To understand how to get artificial intelligence right, we need to know how it can go wrong
Artificial intelligence is touted as a panacea for almost every computational problem these days, from medical diagnostics to driverless cars to fraud prevention.
But when AI fails, it does so “quite spectacularly,” says Vern Glaser of the Alberta School of Business. In his recent study, “When Algorithms Rule, Values Can Wither,” Glaser explains how human values are often subsumed by AI’s efficiency imperative, and why the costs can be high.
“If you don’t actively try to think through the value implications, it’s going to end up creating bad outcomes,” he says.
Glaser cites Microsoft’s Tay as one example of bad outcomes. When the chatbot was introduced on Twitter in 2016, it was revoked within 24 hours after trolls taught it to spew racist language.
|How generative AI is changing the future of customer service
|What ChatGPT will do to the food industry
|You ain’t seen nothing yet on the ChatGPT road
Then there was the “robodebt” scandal of 2015, when the Australian government used AI to identify overpayments of unemployment and disability benefits. But the algorithm presumed every discrepancy reflected an overpayment and automatically sent notification letters demanding repayment. If someone didn’t respond, the case was forwarded to a debt collector.
By 2019, the program identified more than 734,000 overpayments worth two billion Australian dollars (C$1.8 billion).
“The idea was that by eliminating human judgment, which is shaped by biases and personal values, the automated program would make better, fairer and more rational decisions at much lower cost,” says Glaser.
But the human consequences were dire, he says. Parliamentary reviews found “a fundamental lack of procedural fairness” and called the program “incredibly disempowering to those people who had been affected, causing significant emotional trauma, stress and shame,” including at least two suicides.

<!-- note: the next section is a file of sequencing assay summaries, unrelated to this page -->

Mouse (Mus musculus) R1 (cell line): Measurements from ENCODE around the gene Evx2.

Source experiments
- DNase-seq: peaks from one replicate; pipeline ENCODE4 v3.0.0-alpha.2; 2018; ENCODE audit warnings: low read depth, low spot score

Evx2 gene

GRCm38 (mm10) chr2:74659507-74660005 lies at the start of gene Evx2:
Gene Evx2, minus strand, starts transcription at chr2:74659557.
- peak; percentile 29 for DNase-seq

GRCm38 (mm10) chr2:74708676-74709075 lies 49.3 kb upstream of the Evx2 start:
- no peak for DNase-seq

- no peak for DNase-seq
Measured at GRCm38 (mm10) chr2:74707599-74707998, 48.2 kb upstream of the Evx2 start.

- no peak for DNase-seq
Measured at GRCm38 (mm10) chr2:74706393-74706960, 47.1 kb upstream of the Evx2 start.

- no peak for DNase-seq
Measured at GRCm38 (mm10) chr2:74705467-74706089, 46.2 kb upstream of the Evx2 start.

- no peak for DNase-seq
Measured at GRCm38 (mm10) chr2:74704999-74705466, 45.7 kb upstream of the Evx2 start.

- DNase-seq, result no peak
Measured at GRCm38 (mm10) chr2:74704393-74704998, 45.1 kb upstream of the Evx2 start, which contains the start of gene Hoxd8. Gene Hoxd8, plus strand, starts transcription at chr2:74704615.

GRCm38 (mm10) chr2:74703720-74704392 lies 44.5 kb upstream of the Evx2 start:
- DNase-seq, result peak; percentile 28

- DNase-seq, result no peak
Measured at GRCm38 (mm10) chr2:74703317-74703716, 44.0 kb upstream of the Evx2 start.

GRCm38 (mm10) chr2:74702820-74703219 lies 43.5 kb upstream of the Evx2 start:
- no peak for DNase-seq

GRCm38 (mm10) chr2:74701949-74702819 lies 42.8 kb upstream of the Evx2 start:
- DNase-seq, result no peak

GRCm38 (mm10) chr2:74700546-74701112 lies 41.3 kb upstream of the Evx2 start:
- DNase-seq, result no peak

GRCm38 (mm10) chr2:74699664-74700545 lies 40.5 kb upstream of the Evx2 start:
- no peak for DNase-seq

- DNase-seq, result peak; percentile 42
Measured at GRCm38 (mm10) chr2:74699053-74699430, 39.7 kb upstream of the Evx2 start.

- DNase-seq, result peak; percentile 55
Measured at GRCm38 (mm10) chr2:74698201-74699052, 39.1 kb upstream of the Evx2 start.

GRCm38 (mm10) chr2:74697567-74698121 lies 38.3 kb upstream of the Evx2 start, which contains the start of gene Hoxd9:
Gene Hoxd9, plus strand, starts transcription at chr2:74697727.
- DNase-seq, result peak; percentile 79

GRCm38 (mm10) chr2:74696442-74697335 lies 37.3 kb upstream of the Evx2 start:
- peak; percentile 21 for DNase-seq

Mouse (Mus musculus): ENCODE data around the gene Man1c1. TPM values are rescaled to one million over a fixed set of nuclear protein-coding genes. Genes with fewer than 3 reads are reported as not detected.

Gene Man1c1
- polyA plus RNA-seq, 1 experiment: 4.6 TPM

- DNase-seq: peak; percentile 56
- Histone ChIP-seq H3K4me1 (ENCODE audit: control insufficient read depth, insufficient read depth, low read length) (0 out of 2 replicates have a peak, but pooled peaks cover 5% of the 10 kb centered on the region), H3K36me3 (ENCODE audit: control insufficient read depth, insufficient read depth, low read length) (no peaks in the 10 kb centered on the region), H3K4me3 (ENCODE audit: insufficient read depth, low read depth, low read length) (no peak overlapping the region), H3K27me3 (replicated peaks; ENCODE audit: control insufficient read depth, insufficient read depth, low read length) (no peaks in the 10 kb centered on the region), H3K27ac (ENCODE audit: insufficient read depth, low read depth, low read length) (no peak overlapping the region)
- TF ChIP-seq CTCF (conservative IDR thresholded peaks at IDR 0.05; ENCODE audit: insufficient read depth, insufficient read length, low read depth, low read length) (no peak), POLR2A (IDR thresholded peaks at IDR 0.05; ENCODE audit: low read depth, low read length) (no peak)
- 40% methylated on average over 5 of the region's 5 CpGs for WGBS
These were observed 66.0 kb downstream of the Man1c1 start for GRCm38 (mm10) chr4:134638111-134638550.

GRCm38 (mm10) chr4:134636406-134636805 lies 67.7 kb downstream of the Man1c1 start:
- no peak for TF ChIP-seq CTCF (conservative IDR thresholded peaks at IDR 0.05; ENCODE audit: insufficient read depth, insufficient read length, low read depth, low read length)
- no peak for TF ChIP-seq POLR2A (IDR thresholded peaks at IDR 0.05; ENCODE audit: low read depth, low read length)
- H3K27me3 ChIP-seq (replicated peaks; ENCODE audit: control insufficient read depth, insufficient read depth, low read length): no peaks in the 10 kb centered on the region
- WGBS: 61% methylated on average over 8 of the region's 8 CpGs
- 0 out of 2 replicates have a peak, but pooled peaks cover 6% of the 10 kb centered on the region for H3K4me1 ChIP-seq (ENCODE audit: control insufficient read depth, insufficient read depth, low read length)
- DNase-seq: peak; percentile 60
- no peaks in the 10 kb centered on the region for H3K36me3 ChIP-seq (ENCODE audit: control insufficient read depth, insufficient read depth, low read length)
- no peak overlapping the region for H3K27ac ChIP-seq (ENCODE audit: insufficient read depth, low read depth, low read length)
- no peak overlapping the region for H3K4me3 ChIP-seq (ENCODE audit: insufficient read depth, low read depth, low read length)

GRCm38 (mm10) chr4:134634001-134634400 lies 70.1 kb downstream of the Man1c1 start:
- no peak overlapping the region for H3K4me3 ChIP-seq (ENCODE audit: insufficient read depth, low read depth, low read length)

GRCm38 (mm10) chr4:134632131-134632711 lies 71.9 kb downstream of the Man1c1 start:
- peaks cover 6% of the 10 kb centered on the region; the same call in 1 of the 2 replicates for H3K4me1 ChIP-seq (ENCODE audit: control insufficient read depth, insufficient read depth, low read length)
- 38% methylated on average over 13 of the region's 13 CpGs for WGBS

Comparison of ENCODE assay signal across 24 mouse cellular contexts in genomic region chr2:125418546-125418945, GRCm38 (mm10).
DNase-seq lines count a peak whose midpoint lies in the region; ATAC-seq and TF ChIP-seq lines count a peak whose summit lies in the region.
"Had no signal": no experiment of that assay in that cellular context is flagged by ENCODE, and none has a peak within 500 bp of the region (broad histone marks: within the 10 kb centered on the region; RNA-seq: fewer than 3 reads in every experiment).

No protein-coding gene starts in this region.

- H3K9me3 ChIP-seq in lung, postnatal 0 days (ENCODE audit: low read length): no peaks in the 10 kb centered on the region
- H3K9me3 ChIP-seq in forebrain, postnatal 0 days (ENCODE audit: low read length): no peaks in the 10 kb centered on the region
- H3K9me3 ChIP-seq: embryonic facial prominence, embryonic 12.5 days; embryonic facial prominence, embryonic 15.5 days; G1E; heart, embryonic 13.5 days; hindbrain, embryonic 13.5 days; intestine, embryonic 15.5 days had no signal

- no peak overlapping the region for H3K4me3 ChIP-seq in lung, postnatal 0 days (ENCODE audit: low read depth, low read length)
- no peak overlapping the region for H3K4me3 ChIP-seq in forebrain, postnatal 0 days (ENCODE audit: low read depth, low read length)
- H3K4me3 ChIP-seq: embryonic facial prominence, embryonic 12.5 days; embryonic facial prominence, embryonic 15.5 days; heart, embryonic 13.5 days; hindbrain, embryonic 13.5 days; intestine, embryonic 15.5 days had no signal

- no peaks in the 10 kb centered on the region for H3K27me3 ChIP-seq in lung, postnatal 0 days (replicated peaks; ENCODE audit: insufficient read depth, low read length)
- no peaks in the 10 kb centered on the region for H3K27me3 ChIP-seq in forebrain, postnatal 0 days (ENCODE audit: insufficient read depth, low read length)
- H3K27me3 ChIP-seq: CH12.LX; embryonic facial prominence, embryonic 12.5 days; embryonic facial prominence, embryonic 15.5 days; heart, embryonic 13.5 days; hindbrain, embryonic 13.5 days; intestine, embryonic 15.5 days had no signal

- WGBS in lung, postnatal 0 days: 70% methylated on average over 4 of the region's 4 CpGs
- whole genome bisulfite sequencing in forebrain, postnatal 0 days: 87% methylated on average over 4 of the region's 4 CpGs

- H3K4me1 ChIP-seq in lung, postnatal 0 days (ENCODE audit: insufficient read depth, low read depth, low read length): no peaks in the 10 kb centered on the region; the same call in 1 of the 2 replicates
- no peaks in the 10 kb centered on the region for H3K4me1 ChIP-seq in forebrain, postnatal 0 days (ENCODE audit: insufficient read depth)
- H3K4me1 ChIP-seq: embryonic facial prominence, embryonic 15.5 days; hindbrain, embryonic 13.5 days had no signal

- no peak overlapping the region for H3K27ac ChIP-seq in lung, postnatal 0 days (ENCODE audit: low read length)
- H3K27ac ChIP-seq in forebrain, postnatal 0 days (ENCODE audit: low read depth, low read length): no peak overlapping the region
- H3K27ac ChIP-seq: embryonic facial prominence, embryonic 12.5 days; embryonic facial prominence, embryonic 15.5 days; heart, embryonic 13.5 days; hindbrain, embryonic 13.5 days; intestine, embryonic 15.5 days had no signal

While AI promises to bring enormous benefits to society, we are now also beginning to see its dark underbelly, says Glaser. In a recent Globe and Mail column, Lawrence Martin points out AI’s dystopian possibilities, including autonomous weapons that can fire without human supervision, cyberattacks, deepfakes (a type of artificial intelligence used to create convincing images, audio and video hoaxes) and disinformation campaigns. Former Google CEO Eric Schmidt has warned that AI could easily be used to construct killer biological weapons.
Glaser roots his analysis in French philosopher Jacques Ellul’s notion of “technique,” offered in his 1954 book The Technological Society, by which the imperatives of efficiency and productivity determine every field of human activity.
“Ellul was very prescient,” says Glaser. “His argument is that when you’re going through this process of technique, you are inherently stripping away values and creating this mechanistic world where your values essentially get reduced to efficiency.
“It doesn’t matter whether it’s AI or not. AI, in many ways, is perhaps only the ultimate example of it.”
Glaser suggests adherence to three principles to guard against the “tyranny of technique” in AI. First, recognize that because algorithms are mathematical, they rely on “proxies,” or digital representations of real phenomena.
One way Facebook gauges friendship, for example, is by how many friends a user has, or by the number of likes received on posts from friends.
“Is that really a measure of friendship? It’s a measure of something, but whether it’s actually friendship is another matter,” says Glaser, adding that the intensity, nature, nuance and complexity of human relationships can easily be overlooked.
“When you’re digitizing phenomena, you’re essentially representing something as a number. And when you get this kind of operationalization, it’s easy to forget it’s a stripped-down version of whatever the broader concept is.”
For AI designers, Glaser recommends strategically inserting human interventions into algorithmic decision-making and creating evaluative systems that account for multiple values.
“There’s a tendency when people implement algorithmic decision-making to do it once and then let it go,” he says, but AI that embodies human values requires vigilant and continuous oversight to prevent its ugly potential from emerging.
In other words, AI is simply a reflection of who we are – at our best and our worst. Without a good, hard look in the mirror, the latter could take over.
“We want to make sure we understand what’s going on so the AI doesn’t manage us,” he says. “It’s important to keep the dark side in mind. If we can do that, it can be a force for social good.”
| By Geoff McMaster
This article was submitted by the University of Alberta’s Folio online magazine, a Troy Media Editorial Content Provider Partner.
© Troy Media
Troy Media is an editorial content provider to media outlets and its own hosted community news outlets across Canada.